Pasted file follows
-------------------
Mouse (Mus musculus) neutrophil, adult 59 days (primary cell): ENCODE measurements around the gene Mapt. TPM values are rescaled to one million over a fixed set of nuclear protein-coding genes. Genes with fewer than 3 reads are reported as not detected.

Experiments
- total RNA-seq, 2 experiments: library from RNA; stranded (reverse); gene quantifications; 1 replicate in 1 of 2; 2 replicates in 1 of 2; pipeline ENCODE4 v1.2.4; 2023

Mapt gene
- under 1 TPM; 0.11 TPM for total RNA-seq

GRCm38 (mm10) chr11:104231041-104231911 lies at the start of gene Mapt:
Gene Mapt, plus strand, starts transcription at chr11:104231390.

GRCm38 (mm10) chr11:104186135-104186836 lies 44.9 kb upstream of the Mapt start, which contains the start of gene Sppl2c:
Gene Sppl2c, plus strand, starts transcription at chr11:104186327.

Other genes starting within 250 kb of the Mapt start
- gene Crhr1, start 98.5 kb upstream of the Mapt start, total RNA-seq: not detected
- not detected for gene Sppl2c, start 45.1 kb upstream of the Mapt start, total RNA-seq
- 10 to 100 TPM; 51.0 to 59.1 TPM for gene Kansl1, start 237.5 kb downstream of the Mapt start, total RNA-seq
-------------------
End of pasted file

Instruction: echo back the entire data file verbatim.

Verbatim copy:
Mouse (Mus musculus) neutrophil, adult 59 days (primary cell): ENCODE measurements around the gene Mapt. TPM values are rescaled to one million over a fixed set of nuclear protein-coding genes. Genes with fewer than 3 reads are reported as not detected.

Experiments
- total RNA-seq, 2 experiments: library from RNA; stranded (reverse); gene quantifications; 1 replicate in 1 of 2; 2 replicates in 1 of 2; pipeline ENCODE4 v1.2.4; 2023

Mapt gene
- under 1 TPM; 0.11 TPM for total RNA-seq

GRCm38 (mm10) chr11:104231041-104231911 lies at the start of gene Mapt:
Gene Mapt, plus strand, starts transcription at chr11:104231390.

GRCm38 (mm10) chr11:104186135-104186836 lies 44.9 kb upstream of the Mapt start, which contains the start of gene Sppl2c:
Gene Sppl2c, plus strand, starts transcription at chr11:104186327.

Other genes starting within 250 kb of the Mapt start
- gene Crhr1, start 98.5 kb upstream of the Mapt start, total RNA-seq: not detected
- not detected for gene Sppl2c, start 45.1 kb upstream of the Mapt start, total RNA-seq
- 10 to 100 TPM; 51.0 to 59.1 TPM for gene Kansl1, start 237.5 kb downstream of the Mapt start, total RNA-seq